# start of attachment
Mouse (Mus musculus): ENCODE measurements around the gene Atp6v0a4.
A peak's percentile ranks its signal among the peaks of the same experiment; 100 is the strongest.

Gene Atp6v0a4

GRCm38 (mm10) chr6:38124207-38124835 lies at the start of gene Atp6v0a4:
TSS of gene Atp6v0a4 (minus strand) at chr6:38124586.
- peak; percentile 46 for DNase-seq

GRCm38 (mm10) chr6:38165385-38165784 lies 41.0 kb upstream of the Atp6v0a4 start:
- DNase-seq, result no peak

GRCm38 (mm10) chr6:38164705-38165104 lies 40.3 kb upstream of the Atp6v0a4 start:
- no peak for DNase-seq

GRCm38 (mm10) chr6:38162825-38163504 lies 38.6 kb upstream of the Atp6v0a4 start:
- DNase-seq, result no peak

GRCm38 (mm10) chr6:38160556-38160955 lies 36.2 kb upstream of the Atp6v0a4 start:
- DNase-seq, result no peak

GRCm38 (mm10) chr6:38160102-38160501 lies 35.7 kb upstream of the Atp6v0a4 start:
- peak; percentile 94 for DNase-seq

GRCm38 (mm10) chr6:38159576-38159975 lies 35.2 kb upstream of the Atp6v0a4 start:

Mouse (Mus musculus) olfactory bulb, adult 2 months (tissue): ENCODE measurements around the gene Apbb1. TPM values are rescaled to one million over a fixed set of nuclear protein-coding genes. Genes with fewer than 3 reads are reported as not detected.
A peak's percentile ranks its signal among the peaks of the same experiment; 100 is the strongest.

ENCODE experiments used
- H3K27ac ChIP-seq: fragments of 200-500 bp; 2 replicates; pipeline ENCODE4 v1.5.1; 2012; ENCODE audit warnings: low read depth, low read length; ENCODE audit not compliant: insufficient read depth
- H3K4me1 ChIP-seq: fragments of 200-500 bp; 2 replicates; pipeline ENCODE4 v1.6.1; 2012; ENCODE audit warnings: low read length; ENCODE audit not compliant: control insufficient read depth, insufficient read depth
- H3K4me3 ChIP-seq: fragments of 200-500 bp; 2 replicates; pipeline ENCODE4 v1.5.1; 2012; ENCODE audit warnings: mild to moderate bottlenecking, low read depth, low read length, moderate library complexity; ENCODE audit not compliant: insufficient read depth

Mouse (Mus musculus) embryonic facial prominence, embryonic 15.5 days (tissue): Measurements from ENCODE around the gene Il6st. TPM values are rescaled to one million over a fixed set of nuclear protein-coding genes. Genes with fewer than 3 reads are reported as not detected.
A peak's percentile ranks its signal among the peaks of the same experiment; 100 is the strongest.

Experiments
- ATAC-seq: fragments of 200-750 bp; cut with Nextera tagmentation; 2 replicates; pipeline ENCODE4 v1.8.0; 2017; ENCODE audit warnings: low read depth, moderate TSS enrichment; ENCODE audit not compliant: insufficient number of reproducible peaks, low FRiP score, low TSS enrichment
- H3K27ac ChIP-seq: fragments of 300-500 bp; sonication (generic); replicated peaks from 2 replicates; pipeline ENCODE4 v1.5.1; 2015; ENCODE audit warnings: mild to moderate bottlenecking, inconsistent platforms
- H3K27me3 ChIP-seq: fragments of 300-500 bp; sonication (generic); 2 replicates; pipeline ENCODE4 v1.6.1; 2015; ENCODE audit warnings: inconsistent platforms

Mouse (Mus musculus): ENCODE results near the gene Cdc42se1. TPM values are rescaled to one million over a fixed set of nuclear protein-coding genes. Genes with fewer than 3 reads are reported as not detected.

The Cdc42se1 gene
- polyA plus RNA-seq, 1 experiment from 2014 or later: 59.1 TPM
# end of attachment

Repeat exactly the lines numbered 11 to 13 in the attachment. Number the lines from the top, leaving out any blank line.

GRCm38 (mm10) chr6:38162825-38163504 lies 38.6 kb upstream of the Atp6v0a4 start:
- DNase-seq, result no peak

GRCm38 (mm10) chr6:38160556-38160955 lies 36.2 kb upstream of the Atp6v0a4 start: